J Plast Reconstr Aesthet Surg. 2022 Jun 17:S1748-6815(22)00323-0. doi: 10.1016/j.bjps.2022.06.007. Online ahead of print.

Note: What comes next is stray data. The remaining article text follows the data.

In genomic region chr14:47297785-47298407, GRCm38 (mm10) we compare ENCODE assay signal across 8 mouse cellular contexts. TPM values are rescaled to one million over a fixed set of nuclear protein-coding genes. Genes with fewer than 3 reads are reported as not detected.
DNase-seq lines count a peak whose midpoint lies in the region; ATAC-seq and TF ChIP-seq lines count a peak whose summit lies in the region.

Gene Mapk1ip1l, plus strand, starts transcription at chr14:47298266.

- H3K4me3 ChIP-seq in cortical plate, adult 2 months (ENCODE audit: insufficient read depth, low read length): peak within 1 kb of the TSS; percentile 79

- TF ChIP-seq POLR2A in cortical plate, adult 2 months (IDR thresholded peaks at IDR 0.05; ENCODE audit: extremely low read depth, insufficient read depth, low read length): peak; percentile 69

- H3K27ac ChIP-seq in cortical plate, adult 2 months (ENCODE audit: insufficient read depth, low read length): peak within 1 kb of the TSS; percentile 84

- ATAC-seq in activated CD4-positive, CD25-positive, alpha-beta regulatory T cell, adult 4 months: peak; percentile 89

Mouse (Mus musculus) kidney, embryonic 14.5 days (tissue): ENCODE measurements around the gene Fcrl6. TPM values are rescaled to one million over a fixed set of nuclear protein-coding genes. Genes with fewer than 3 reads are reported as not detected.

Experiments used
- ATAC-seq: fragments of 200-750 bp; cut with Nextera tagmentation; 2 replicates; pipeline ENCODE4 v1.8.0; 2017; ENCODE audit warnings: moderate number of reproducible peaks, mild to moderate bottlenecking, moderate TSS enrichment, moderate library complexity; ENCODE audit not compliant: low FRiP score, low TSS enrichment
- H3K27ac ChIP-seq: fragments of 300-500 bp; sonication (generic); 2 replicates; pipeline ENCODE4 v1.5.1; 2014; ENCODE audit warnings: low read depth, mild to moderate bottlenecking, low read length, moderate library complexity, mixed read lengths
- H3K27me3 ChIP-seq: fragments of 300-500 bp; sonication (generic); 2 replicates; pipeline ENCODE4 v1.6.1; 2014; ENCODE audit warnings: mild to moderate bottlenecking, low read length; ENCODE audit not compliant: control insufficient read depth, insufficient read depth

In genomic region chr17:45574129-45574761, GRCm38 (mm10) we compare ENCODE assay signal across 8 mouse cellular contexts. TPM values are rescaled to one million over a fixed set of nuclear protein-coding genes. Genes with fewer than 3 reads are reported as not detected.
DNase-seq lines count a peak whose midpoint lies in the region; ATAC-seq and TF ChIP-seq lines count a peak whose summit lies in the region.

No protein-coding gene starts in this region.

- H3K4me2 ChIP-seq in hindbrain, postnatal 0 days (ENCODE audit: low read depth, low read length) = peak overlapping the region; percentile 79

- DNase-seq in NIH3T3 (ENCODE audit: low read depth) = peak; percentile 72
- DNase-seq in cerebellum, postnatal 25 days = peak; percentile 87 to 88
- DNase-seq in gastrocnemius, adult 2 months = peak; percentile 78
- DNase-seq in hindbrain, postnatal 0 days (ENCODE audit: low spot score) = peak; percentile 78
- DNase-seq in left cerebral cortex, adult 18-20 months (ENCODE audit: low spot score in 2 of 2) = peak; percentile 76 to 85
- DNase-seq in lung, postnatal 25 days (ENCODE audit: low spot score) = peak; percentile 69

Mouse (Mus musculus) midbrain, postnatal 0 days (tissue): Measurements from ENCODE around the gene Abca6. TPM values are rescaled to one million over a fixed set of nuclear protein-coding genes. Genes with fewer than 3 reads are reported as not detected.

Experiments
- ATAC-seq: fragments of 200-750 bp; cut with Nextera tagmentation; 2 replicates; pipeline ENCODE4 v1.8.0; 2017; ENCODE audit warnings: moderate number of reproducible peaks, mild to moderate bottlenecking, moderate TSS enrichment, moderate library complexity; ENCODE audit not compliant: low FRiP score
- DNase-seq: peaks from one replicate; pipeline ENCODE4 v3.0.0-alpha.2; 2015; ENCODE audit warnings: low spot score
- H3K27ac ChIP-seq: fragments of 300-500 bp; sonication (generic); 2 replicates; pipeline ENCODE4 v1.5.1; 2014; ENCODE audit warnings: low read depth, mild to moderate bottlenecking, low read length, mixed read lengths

Acute upper limb infections represent a large proportion of on-call referrals and emergency theatre time in plastic surgery. To enable us to maintain effective service provision despite reallocation of hospital resources as a result of COVID-19, and to minimise patient exposure in a hospital setting during the pandemic, we introduced a walk-in clinic and dedicated local anaesthetic (LA) operating theatre for these infections. In this work, we sought to analyse our service changes and resulting patient outcomes. Using electronic records, data from patients presenting with upper extremity infections was collected before the pandemic from 1st January to 30th March 2020, then for a period of three months from 30th March until 30th June 2020, after our changes were implemented. Seventy-two patients were included before 30th March 2020, and 49 patients after. Prior to our changes, most patients underwent surgery (n = 58, 80.6%), requiring overnight admission (n = 64, 88.9%), following mainly general anaesthetic procedures (n = 56, 96.6%). After our service changes, a similar percentage of patients were treated operatively (n = 41, 83.7%), but these procedures mostly utilised LA (n = 37, 90.2%) in the outpatient setting (n = 25, 51.0%). Despite this shift in management approach, no statistically significant difference in readmission rates was calculated between the two groups (p = 0.556) and post-operative complications were fewer in absolute terms. Our results suggest that in many instances, these infections can be managed in an outpatient setting without the need for inpatient care. Selective admission with strict follow-up of patients may be feasible, improving patient experience and reducing resource burden.